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Reporters Without Borders Places Bahrain in Low Ranking for Freedom of Press

Reporters Without Borders (RSF) put Bahrain in the 168th rank in the list of 180 countries.

The annual report showed a one-rank decline in press freedom in Bahrain, dropping from a 169 ranking last year.

International and human rights organizations criticize the targeting of journalists and independent opinion-makers in Bahrain. Reports issued annually confirm that this targeting has turned into systematic and common behaviour by the Bahraini authorities.

The organizations call for the release of all detained journalists, the cessation of arbitrary prosecutions and arrests against them, and the opening of media and journalistic freedoms in the country.

“”Under the rule of the Al Khalifa family, which runs the country’scountry’s affairs with an iron fist, the name of the Kingdom of Bahrain has become linked to the number of journalists imprisoned, including photojournalists,”” the report said.

Fear of the overthrow of the regime in 2011 led to an increase in repression and censorship of critical voices in Bahrain, especially Shiite opposition uprisings in the country’s east.

Government’sGovernment’s critics are accused of charges of participating in demonstrations, sabotage, or supporting terrorism. Citizen journalists and journalists usually face prison sentences of up to life in some cases.

Other journalists are subjected to ill-treatment and deprived of their nationality, according to Reporters Without Borders.

The report added that local journalists working for international media have found it difficult to renew their accreditation since 2016.

Ten years after the start of the Arab Spring revolutions in Arab countries, that revolution, which demanded democratic reforms, only resulted in more government repression in Bahrain.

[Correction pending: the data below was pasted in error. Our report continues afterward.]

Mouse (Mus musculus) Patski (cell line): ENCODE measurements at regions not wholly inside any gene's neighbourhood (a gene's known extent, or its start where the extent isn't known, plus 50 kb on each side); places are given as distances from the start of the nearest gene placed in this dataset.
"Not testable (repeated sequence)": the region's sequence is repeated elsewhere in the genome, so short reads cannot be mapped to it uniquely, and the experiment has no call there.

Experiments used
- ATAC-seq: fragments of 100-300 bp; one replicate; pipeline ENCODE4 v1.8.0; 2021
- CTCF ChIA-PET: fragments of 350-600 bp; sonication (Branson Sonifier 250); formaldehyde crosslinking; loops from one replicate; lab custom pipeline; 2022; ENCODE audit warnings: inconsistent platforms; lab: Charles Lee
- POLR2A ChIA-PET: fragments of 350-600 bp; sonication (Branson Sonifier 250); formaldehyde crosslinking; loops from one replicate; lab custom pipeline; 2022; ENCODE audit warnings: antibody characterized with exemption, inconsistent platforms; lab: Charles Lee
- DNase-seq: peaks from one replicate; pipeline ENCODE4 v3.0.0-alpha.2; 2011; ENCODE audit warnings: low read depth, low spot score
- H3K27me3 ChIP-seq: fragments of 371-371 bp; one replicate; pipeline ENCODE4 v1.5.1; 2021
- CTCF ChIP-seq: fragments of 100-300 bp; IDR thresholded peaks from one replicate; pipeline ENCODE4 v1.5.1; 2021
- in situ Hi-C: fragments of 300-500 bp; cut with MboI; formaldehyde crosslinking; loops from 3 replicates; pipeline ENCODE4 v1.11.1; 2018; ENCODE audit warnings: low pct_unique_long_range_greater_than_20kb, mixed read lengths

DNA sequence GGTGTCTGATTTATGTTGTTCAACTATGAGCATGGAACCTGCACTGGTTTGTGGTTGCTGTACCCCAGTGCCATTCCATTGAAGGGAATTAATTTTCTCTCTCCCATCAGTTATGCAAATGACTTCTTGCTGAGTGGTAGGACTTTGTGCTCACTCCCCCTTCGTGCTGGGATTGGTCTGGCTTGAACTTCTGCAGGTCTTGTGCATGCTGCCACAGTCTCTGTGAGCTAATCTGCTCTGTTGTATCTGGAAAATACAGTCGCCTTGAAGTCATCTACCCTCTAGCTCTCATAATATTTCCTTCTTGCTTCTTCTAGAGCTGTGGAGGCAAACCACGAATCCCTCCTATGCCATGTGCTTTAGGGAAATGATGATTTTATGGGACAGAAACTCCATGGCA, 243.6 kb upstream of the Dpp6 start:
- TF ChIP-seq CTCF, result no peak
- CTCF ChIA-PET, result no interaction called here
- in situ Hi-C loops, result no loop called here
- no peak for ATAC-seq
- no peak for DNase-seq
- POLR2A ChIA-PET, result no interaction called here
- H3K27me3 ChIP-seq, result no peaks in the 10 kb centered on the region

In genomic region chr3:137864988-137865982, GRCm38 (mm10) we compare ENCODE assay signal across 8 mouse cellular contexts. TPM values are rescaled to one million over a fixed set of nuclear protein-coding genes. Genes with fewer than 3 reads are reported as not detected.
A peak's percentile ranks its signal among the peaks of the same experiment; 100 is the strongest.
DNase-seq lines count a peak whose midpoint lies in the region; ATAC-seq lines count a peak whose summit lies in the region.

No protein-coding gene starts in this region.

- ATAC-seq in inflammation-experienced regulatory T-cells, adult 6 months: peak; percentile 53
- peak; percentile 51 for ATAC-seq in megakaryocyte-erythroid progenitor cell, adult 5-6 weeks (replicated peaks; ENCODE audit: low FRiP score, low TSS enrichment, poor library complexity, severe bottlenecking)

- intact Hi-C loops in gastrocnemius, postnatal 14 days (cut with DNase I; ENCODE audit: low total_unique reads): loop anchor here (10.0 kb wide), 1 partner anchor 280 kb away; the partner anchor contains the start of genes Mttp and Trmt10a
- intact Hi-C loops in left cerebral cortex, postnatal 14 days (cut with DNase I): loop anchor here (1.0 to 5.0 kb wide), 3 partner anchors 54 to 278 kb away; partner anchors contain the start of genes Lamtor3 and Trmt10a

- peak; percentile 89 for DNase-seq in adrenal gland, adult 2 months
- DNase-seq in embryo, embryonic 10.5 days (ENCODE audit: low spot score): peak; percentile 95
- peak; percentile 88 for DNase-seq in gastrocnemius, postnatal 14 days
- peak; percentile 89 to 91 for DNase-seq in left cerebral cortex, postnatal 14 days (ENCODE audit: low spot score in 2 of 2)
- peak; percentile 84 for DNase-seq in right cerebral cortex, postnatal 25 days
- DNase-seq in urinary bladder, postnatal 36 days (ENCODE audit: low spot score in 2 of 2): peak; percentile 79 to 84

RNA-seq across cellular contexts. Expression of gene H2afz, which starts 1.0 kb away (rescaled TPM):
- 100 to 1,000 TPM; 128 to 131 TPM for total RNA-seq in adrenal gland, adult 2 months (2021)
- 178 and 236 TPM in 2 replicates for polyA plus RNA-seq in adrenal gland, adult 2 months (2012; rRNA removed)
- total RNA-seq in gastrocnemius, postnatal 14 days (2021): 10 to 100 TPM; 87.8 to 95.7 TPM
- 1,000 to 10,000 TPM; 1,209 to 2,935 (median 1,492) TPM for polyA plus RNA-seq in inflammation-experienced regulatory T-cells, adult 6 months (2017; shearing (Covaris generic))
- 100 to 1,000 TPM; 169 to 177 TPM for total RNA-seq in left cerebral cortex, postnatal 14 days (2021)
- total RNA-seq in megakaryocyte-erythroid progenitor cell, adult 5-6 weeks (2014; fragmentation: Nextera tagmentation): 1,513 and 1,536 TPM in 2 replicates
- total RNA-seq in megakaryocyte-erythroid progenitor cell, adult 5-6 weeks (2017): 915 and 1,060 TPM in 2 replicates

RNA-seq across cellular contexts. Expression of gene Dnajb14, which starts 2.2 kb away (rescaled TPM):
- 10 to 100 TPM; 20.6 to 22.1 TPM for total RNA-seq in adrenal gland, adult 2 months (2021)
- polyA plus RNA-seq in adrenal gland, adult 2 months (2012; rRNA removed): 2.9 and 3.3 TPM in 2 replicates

The Committee to Protect Journalists confirms that Bahrain has followed the path taken by Egypt concerning the countries that imprison the largest number of journalists in the world.

This is as punishment against journalists for documenting events of the nascent pro-democracy revolution in February 2011.

Over the past decade, authorities in Bahrain have used new and traditional means to silence independent coverage and individual target journalists.

The Bahraini authorities use the detention of journalists to prevent coverage of political issues and human rights violations and to silence dissenting voices.

The committee pointed out that there are six journalists detained in the regime’s prisons in a previous report.

Bahrain ranked fourth in the Middle East in terms of the number of imprisoned journalists.

The committee pointed to one of the cases that should be followed up in Bahrain, which is blogger Abdul Jalil Al-Singace.

In his writings, Al-Singace criticized human rights violations, sectarian discrimination, and the suppression of political opposition.

He was arrested in March 2011 and sentenced to life imprisonment for “conspiring to overthrow the monarchy”.

Most recently, Bahraini authorities denied Al-Singace medical treatment for his illness in prison.

The Committee to Protect Journalists has documented the authorities’ use of new and vague censorship laws to impose restrictions on online media.

Website blocking is common in Bahrain. The authorities have blocked websites funded by Qatar as well.

According to the commission, the authorities do not always provide an explanation or give a warning before blocking websites.

Over the last decade, the government of Bahrain has increasingly resorted to accusations of spreading “false news” and laws related to anti-state and the practice of terrorism to limit free media and publications.

In the wake of the 2011 protests, the authorities doubled their efforts to monitor the activities of journalists and others, especially those who pose a potential threat to the ruling family.

Furthermore, the government of Bahrain has brought in surveillance experts from the United States to develop its surveillance infrastructure.

It also cooperated with allies and yesterday’s foes, such as Israel, to buy and sell surveillance technology.

Reporters Without Borders confirms that Bahrain has revoked the citizenship of seven journalists for covering popular events since 2011.


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